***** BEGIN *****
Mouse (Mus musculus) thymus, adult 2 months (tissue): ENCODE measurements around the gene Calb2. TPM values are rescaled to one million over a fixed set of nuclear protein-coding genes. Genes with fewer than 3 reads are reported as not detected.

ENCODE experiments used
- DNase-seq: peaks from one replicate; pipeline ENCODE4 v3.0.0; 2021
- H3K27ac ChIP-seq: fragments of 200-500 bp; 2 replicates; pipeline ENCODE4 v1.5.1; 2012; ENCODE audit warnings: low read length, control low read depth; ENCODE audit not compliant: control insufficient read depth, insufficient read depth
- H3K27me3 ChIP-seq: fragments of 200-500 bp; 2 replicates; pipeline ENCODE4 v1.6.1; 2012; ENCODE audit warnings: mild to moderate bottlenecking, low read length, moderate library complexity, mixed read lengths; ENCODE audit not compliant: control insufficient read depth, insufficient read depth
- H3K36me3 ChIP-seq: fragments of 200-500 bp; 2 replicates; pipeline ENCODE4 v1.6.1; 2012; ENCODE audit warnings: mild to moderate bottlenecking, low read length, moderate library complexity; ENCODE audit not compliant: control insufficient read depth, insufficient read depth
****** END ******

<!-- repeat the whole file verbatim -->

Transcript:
Mouse (Mus musculus) thymus, adult 2 months (tissue): ENCODE measurements around the gene Calb2. TPM values are rescaled to one million over a fixed set of nuclear protein-coding genes. Genes with fewer than 3 reads are reported as not detected.

ENCODE experiments used
- DNase-seq: peaks from one replicate; pipeline ENCODE4 v3.0.0; 2021
- H3K27ac ChIP-seq: fragments of 200-500 bp; 2 replicates; pipeline ENCODE4 v1.5.1; 2012; ENCODE audit warnings: low read length, control low read depth; ENCODE audit not compliant: control insufficient read depth, insufficient read depth
- H3K27me3 ChIP-seq: fragments of 200-500 bp; 2 replicates; pipeline ENCODE4 v1.6.1; 2012; ENCODE audit warnings: mild to moderate bottlenecking, low read length, moderate library complexity, mixed read lengths; ENCODE audit not compliant: control insufficient read depth, insufficient read depth
- H3K36me3 ChIP-seq: fragments of 200-500 bp; 2 replicates; pipeline ENCODE4 v1.6.1; 2012; ENCODE audit warnings: mild to moderate bottlenecking, low read length, moderate library complexity; ENCODE audit not compliant: control insufficient read depth, insufficient read depth